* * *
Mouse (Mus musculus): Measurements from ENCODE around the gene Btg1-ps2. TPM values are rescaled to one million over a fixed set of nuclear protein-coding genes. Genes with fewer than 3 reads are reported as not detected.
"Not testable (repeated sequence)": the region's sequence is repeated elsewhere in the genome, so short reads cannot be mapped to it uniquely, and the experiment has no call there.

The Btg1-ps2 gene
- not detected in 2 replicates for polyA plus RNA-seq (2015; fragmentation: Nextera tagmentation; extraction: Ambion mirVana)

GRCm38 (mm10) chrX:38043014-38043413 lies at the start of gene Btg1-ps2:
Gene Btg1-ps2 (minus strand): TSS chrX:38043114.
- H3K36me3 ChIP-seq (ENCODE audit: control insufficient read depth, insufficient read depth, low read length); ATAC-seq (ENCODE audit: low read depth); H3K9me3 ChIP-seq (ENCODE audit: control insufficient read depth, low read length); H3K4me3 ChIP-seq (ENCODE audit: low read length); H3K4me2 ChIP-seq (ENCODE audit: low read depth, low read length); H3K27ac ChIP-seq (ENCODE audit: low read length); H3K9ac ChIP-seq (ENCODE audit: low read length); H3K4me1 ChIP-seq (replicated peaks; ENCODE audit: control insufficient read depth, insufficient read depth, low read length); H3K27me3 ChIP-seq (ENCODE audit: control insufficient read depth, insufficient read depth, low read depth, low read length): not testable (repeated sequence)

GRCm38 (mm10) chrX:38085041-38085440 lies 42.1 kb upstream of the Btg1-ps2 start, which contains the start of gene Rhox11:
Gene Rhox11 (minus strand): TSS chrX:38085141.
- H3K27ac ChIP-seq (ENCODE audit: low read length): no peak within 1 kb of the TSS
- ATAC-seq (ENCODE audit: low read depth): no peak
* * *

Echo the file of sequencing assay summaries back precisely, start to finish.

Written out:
Mouse (Mus musculus): Measurements from ENCODE around the gene Btg1-ps2. TPM values are rescaled to one million over a fixed set of nuclear protein-coding genes. Genes with fewer than 3 reads are reported as not detected.
"Not testable (repeated sequence)": the region's sequence is repeated elsewhere in the genome, so short reads cannot be mapped to it uniquely, and the experiment has no call there.

The Btg1-ps2 gene
- not detected in 2 replicates for polyA plus RNA-seq (2015; fragmentation: Nextera tagmentation; extraction: Ambion mirVana)

GRCm38 (mm10) chrX:38043014-38043413 lies at the start of gene Btg1-ps2:
Gene Btg1-ps2 (minus strand): TSS chrX:38043114.
- H3K36me3 ChIP-seq (ENCODE audit: control insufficient read depth, insufficient read depth, low read length); ATAC-seq (ENCODE audit: low read depth); H3K9me3 ChIP-seq (ENCODE audit: control insufficient read depth, low read length); H3K4me3 ChIP-seq (ENCODE audit: low read length); H3K4me2 ChIP-seq (ENCODE audit: low read depth, low read length); H3K27ac ChIP-seq (ENCODE audit: low read length); H3K9ac ChIP-seq (ENCODE audit: low read length); H3K4me1 ChIP-seq (replicated peaks; ENCODE audit: control insufficient read depth, insufficient read depth, low read length); H3K27me3 ChIP-seq (ENCODE audit: control insufficient read depth, insufficient read depth, low read depth, low read length): not testable (repeated sequence)

GRCm38 (mm10) chrX:38085041-38085440 lies 42.1 kb upstream of the Btg1-ps2 start, which contains the start of gene Rhox11:
Gene Rhox11 (minus strand): TSS chrX:38085141.
- H3K27ac ChIP-seq (ENCODE audit: low read length): no peak within 1 kb of the TSS
- ATAC-seq (ENCODE audit: low read depth): no peak